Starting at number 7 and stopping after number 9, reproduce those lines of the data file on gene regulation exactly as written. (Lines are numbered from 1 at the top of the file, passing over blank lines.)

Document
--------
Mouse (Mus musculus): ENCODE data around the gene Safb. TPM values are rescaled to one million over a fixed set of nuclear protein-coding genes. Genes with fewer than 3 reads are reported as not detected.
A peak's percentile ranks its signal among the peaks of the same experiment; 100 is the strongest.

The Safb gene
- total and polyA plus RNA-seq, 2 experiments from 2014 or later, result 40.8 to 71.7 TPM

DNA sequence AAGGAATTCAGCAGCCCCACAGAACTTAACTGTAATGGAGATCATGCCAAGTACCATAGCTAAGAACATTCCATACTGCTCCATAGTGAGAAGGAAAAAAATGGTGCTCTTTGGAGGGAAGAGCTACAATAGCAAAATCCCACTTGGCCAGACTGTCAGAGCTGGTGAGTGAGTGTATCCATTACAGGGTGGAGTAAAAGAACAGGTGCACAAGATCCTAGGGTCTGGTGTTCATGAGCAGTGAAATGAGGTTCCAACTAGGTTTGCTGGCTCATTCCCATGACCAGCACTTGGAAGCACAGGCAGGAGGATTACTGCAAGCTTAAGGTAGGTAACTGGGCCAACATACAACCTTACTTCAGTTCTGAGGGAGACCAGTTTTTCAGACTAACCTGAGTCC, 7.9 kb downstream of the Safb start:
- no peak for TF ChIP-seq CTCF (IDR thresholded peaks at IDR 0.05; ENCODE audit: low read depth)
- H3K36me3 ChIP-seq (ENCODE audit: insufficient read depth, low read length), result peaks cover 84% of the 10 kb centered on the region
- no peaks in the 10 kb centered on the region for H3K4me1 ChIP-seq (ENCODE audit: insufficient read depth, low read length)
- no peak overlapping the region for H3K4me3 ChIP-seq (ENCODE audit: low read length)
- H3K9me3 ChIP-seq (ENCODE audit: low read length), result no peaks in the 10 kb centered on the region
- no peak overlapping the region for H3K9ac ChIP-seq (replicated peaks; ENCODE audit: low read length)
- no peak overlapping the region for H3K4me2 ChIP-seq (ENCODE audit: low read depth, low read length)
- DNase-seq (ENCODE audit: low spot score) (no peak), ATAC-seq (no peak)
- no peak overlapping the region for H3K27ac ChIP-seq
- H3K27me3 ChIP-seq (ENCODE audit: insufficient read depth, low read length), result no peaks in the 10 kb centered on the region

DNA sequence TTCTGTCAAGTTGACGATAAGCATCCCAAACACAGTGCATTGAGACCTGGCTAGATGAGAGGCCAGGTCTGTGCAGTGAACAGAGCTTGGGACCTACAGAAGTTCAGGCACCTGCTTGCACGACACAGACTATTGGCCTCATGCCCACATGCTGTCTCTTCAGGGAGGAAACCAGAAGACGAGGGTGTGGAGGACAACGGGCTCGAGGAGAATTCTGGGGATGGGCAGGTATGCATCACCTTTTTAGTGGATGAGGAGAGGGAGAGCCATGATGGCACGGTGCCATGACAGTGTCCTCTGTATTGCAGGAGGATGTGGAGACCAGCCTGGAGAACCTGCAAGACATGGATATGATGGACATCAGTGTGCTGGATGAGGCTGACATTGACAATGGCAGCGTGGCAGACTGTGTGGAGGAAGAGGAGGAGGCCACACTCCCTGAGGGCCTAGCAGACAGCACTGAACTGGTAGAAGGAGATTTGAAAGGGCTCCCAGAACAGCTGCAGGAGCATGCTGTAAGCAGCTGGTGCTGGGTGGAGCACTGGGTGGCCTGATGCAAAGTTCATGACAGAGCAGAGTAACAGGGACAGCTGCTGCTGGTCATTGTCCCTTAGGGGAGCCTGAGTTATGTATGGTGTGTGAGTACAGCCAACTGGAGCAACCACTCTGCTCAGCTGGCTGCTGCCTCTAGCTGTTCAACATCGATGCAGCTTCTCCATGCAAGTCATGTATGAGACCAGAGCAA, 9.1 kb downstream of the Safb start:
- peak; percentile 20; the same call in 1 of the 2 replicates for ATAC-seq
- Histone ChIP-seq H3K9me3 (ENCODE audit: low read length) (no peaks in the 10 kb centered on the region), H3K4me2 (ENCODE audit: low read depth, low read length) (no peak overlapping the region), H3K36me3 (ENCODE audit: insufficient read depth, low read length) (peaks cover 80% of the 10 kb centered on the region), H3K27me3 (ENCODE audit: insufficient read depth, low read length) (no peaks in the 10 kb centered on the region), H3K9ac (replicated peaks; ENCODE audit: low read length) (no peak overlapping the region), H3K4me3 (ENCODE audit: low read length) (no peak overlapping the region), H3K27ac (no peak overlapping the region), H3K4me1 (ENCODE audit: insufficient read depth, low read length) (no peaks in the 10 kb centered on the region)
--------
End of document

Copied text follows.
- H3K36me3 ChIP-seq (ENCODE audit: insufficient read depth, low read length), result peaks cover 84% of the 10 kb centered on the region
- no peaks in the 10 kb centered on the region for H3K4me1 ChIP-seq (ENCODE audit: insufficient read depth, low read length)
- no peak overlapping the region for H3K4me3 ChIP-seq (ENCODE audit: low read length)